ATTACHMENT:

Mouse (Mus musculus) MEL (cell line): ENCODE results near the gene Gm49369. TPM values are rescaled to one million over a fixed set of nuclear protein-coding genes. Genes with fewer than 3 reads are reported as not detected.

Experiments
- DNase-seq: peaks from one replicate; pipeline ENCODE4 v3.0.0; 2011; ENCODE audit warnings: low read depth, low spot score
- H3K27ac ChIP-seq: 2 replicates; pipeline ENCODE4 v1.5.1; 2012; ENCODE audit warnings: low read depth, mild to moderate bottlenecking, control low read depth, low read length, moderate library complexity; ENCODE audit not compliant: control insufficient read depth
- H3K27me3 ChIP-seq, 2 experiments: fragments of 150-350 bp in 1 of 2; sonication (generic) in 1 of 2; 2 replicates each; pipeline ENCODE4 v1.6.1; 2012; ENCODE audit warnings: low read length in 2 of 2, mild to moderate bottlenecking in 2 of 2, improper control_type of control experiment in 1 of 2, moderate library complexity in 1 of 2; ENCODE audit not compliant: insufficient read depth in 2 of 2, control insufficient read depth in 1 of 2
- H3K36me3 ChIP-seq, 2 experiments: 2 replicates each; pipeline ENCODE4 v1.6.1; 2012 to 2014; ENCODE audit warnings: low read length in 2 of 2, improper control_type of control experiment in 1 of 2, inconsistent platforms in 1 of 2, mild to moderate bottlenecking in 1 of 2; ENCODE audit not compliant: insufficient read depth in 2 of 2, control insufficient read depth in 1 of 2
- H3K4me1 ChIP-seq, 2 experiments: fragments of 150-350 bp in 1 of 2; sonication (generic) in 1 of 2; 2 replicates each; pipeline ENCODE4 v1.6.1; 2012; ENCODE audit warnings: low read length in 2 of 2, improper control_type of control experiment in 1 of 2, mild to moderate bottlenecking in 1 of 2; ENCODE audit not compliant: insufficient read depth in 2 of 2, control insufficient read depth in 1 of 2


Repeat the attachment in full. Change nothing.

Mouse (Mus musculus) MEL (cell line): ENCODE results near the gene Gm49369. TPM values are rescaled to one million over a fixed set of nuclear protein-coding genes. Genes with fewer than 3 reads are reported as not detected.

Experiments
- DNase-seq: peaks from one replicate; pipeline ENCODE4 v3.0.0; 2011; ENCODE audit warnings: low read depth, low spot score
- H3K27ac ChIP-seq: 2 replicates; pipeline ENCODE4 v1.5.1; 2012; ENCODE audit warnings: low read depth, mild to moderate bottlenecking, control low read depth, low read length, moderate library complexity; ENCODE audit not compliant: control insufficient read depth
- H3K27me3 ChIP-seq, 2 experiments: fragments of 150-350 bp in 1 of 2; sonication (generic) in 1 of 2; 2 replicates each; pipeline ENCODE4 v1.6.1; 2012; ENCODE audit warnings: low read length in 2 of 2, mild to moderate bottlenecking in 2 of 2, improper control_type of control experiment in 1 of 2, moderate library complexity in 1 of 2; ENCODE audit not compliant: insufficient read depth in 2 of 2, control insufficient read depth in 1 of 2
- H3K36me3 ChIP-seq, 2 experiments: 2 replicates each; pipeline ENCODE4 v1.6.1; 2012 to 2014; ENCODE audit warnings: low read length in 2 of 2, improper control_type of control experiment in 1 of 2, inconsistent platforms in 1 of 2, mild to moderate bottlenecking in 1 of 2; ENCODE audit not compliant: insufficient read depth in 2 of 2, control insufficient read depth in 1 of 2
- H3K4me1 ChIP-seq, 2 experiments: fragments of 150-350 bp in 1 of 2; sonication (generic) in 1 of 2; 2 replicates each; pipeline ENCODE4 v1.6.1; 2012; ENCODE audit warnings: low read length in 2 of 2, improper control_type of control experiment in 1 of 2, mild to moderate bottlenecking in 1 of 2; ENCODE audit not compliant: insufficient read depth in 2 of 2, control insufficient read depth in 1 of 2